Trademark System Bias


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Trademark System Bias, Part 10c: Halo Effect on I LOVE NY

This post examines how the Halo Effect leads to faulty registrations.

Marks That Violate TMEP

Verily, there are registrations on the books that blatantly contradict case law cited in TMEP.

Just so it’s fresh in your mind, here’s that quote from Tammy TMEP again:

…the informational significance of I ♥ DC was “reinforced by the fact that similar expressions in the form of ‘I ♥__’ have also been widely used to express such enthusiasms with respect to other places and things

TMEP 1202.04(b) Widely Used Messages

Read that quote again.

And again.

And then notice this list of registrations held by the New York State Department of Economic Development. (Note that the “heart” symbol is omitted in the word mark. Trust me, each of these marks says “I ♥ NY.”)

List of 35 “I LOVE NY” Trademark Registrations (15 LIVE, 20 DEAD)

Now, some of these might be legit trademarks. Remember, trademark law is fact-specific. Just because a term is unregistrable in one class, doesn’t make it unregistrable in every class.

“Apple” works for computers, but wouldn’t be good for a fruit stand. Ditto for “Banana” and tires. So surely some of those “I NY” trademarks are in classes that “work” for using it as a registered trademark.

But now enjoy this list of NINE “I __” trademarks, all registered in classes typically used for novelty goods. These are all active as of May 15, 2020. (Just for fun, I included two marks that are dead. See if you can find them!)

This is an embedded excerpt view of an Airtable database of questionable trademark registrations. (I created it with the help of many creatives who were impacted by marks listed in it.) In case it doesn’t properly display, here are the Serial Numbers so you can look them up yourself:

  • 73758742 (“I LOVE NY” w/pinstripes heart – Clothing)
  • 76015092 (“I LOVE NY” w/pinstripes heart – Tote bags, traveling bags, umbrellas, more)
  • 77447171 (“I LOVE NY” w/green heart- Tote bags, traveling bags, umbrellas, more)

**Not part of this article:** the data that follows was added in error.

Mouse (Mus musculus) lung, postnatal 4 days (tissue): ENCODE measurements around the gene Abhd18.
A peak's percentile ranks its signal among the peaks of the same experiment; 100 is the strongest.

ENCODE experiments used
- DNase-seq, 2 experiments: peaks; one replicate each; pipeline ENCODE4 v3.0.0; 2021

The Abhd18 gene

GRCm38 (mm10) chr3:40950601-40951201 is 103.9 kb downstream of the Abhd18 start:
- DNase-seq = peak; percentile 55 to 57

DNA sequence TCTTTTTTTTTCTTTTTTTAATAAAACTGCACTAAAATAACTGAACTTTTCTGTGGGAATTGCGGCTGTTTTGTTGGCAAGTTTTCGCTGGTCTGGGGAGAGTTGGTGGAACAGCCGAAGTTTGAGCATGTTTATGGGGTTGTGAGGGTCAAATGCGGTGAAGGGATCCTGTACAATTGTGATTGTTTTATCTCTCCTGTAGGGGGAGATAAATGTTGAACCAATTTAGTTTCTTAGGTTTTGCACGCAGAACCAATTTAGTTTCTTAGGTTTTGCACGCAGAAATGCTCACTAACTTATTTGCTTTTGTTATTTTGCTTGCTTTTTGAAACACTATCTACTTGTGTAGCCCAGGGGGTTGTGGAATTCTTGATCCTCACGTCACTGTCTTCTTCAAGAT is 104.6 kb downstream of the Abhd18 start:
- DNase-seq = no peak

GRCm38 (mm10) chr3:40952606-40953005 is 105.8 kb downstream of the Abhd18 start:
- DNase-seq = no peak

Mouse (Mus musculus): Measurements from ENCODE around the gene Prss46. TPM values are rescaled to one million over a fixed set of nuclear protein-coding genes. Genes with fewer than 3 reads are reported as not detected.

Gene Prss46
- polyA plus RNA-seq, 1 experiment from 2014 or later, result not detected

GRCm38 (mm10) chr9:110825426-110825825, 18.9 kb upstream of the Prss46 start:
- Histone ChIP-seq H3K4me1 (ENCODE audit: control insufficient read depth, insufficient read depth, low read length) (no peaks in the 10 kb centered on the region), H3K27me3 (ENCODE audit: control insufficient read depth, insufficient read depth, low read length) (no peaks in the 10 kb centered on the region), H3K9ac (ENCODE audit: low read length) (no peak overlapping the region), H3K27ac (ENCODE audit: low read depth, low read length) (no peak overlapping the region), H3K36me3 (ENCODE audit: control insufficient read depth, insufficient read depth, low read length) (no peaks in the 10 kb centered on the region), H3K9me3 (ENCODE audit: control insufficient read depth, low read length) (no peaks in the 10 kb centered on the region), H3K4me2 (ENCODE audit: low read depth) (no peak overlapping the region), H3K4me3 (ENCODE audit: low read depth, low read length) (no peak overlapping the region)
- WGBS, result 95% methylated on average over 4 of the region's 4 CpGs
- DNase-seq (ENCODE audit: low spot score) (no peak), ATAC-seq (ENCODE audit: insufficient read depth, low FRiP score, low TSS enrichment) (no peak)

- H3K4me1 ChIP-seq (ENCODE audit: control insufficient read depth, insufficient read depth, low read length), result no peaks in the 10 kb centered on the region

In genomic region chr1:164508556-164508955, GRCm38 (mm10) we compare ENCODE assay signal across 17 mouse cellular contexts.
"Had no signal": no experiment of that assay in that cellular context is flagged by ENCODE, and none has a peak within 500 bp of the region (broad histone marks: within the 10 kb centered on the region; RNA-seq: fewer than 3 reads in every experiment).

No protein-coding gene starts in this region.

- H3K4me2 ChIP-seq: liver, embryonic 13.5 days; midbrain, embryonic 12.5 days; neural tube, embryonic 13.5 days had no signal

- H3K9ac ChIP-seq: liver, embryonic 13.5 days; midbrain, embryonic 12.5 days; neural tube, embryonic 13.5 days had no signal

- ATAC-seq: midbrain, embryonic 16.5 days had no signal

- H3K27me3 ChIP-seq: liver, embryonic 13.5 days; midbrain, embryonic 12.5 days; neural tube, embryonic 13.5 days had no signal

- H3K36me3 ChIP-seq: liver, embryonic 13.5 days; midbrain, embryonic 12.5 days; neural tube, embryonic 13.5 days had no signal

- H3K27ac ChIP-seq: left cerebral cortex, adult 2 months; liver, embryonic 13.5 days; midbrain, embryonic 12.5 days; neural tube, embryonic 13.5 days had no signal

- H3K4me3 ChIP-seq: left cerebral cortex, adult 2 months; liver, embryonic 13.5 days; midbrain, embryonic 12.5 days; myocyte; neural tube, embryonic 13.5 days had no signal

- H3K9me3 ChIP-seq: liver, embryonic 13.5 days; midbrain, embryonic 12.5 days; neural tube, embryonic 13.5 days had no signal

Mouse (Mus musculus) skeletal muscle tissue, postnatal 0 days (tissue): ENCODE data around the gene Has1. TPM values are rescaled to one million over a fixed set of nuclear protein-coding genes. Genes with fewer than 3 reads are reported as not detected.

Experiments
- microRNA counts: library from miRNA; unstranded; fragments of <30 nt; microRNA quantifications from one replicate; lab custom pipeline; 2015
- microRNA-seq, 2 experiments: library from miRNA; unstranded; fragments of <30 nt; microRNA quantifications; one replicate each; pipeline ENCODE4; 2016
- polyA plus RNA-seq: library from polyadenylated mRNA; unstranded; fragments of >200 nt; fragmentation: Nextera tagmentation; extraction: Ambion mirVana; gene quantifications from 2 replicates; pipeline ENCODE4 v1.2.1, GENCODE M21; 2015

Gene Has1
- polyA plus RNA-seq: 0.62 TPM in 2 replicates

• 77447212 (“I LOVE NY” w/green heart – Clothing)
  • 78614517 (“I LOVE NY” w/red heart – Books, journals, stationery, more)
  • 85372728 (“I LOVE NY” w/rainbow heart – Clothing)
  • 85372751 (“I LOVE NY” w/rainbow heart – Decals, bumper stickers)
  • 85570456 (“I LOVE NY” w/black heart – Stationery, pet apparel, more)
  • 85741331 (“I LOVE NY” w/blue heart – Key chains, magnets)

The entire Airtable lists over 500 registered trademarks that – to common-sense, ear, and eye – appear to be mere T-shirt slogans. Stuff like “FEED ME TACOS” and “GETTING MEOWIED” (cat lover weddings, Y’all).

I wish I was making this up!

Seriously.

Maybe you think the “I NY” marks are radically different than “I DC”?

Um, okay.

Take a closer look. Here’s one:

I LOVE DC (SN 77962853)

And here’s the other:

I Love DC (SN77791078)

And here they are, side by side with one of the “I NY” marks (just in case the Airtable view above didn’t display for you):

I LOVE NY (SN 77447212) is a registered trademark for clothing. I LOVE DC (SNs 77791078, 77962853) is unregistrable for clothing

The court ruled that “I DC” fails to function as a source indicator, and issued its decision as a PRECEDENT. (Legalese for “Ya’ll can’t be trademarkin’ this now, ya hear? And don’t be trying to trademark somethin’ jes like it, neither!”)

Yet that’s exactly what “somebody” did.

Those nine “I LOVE NY” registrations listed above are in a variety of novelty classes. The various “marks” decorate stationery, T-shirts, plush toys, umbrellas, you name it. Anything a tourist might want for a souvenir, the New York State Department of Economic Development has gotcha covered.

These trademarks are identical in form and function to the “I DC” mark that the Trademark Trial and Appeal Board used as a precedent to establish failure to function for merely informational matter.

Hmm.

This is the halo effect in action, y’all.

Besides the nine registered marks in novelty classes, “I NY” is also registered in a variety of other classes that might be valid, or maybe not. That’s another can of worms to explore. But I’m not interested in those worms today.

What matters is, the distinctiveness doctrine of trademark law is often ignored when it comes to print on demand. If a valid mark is registered in one class, it’s much easier to get the same phrase registered in other classes, even if it clearly violates the precedent.

So who’s allowed to sell novelty goods decorated with “I NY”? Only the New York State Department of Economic Development. All others must pay a licensing fee.

You see how it is.

This is Part 10c of a 12-part series about the threat and impact of questionable trademarks. The next post is Part 11. Or see below for a complete list: